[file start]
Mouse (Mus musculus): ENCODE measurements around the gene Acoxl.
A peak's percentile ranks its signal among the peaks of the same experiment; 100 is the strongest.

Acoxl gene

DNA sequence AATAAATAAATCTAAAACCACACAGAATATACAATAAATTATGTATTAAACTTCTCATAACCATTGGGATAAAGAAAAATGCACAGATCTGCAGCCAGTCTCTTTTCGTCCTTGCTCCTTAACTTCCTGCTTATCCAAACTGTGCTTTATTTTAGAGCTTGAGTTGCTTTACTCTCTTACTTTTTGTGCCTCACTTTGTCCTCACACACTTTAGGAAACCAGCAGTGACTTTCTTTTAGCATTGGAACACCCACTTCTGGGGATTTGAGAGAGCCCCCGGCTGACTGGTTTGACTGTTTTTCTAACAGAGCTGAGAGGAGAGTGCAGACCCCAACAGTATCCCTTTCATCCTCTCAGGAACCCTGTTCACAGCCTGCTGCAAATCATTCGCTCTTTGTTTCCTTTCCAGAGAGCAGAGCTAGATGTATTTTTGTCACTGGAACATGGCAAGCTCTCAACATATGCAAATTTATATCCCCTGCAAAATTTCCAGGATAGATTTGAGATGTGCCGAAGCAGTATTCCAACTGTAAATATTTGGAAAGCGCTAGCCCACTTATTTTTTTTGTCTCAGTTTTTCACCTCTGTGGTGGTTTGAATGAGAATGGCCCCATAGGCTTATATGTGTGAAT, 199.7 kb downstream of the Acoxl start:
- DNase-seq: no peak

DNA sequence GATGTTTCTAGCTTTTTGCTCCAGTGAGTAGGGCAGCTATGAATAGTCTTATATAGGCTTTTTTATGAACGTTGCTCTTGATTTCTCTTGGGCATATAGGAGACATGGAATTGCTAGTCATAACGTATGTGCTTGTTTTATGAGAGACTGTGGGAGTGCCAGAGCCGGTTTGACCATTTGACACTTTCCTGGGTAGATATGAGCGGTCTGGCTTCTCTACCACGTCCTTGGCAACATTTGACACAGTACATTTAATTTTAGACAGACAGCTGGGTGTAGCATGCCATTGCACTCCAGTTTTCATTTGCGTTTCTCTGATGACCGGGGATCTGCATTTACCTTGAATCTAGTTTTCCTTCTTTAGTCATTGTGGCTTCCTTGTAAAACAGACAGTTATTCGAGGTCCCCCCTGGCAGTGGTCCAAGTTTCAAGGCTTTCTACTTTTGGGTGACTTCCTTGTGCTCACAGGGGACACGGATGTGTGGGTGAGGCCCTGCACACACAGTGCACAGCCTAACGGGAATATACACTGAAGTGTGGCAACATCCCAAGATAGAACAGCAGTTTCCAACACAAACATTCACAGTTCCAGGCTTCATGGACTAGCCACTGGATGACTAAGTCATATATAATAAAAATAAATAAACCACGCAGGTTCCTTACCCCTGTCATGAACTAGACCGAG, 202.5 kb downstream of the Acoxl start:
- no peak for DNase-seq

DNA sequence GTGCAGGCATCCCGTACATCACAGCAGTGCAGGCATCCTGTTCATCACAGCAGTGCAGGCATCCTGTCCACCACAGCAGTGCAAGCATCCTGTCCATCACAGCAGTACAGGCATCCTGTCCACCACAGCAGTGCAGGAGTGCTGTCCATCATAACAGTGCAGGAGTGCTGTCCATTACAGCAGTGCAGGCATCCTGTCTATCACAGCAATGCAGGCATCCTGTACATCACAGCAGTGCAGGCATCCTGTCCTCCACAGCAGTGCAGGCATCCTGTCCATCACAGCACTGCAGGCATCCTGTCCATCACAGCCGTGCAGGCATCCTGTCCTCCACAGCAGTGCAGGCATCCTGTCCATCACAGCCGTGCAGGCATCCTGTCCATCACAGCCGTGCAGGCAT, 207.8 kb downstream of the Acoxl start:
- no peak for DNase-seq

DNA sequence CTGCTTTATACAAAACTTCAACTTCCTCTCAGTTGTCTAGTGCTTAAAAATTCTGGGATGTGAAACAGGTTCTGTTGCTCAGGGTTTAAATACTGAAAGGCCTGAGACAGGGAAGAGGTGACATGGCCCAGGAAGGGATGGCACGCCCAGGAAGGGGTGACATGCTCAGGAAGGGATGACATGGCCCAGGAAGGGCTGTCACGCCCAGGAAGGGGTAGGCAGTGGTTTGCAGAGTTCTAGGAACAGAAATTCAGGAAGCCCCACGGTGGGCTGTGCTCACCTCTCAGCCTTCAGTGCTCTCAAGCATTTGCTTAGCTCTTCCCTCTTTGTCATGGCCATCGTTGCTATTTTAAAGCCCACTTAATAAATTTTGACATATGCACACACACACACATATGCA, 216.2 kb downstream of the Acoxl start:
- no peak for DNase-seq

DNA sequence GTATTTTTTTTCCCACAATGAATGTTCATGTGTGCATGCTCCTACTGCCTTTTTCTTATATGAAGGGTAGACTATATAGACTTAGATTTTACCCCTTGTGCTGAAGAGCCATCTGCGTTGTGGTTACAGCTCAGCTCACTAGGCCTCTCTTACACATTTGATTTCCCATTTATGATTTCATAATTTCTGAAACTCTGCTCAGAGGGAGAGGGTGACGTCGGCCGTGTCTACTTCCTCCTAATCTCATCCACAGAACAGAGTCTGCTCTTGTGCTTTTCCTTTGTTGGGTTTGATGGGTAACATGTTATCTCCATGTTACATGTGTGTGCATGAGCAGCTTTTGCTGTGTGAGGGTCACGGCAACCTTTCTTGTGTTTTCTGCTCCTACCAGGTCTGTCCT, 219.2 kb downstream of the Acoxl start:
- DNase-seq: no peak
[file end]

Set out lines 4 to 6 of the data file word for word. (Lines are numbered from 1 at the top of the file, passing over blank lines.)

DNA sequence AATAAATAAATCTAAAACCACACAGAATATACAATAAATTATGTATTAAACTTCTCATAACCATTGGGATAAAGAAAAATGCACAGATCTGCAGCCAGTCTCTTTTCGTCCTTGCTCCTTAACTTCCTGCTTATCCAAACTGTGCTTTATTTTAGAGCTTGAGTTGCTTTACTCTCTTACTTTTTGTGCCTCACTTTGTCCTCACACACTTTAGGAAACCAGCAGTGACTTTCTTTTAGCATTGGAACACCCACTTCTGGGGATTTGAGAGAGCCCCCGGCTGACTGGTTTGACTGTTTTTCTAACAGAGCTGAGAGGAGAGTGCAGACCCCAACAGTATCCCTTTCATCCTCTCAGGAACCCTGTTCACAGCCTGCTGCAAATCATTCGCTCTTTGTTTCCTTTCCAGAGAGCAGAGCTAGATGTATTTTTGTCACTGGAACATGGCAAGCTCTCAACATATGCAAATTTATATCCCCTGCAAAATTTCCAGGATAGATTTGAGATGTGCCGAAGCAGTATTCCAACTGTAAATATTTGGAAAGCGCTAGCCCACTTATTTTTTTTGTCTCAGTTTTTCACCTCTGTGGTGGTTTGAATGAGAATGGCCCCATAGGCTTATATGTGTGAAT, 199.7 kb downstream of the Acoxl start:
- DNase-seq: no peak

DNA sequence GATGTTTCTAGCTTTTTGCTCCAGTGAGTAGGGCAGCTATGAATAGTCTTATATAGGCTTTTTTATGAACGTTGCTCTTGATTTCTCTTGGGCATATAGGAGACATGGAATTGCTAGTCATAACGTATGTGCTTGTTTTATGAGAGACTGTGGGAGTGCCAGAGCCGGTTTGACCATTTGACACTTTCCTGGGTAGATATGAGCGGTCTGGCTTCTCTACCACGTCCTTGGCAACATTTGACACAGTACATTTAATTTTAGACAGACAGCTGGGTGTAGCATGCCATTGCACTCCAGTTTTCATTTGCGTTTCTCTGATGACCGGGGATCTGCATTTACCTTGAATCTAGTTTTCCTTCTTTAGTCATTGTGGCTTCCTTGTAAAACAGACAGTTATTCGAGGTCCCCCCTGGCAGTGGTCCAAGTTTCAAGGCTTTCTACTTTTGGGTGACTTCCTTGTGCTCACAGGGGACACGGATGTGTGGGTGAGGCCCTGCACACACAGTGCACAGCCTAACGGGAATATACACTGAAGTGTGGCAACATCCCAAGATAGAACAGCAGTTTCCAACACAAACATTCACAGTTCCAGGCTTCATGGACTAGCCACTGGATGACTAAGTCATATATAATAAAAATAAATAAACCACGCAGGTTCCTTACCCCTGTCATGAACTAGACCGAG, 202.5 kb downstream of the Acoxl start: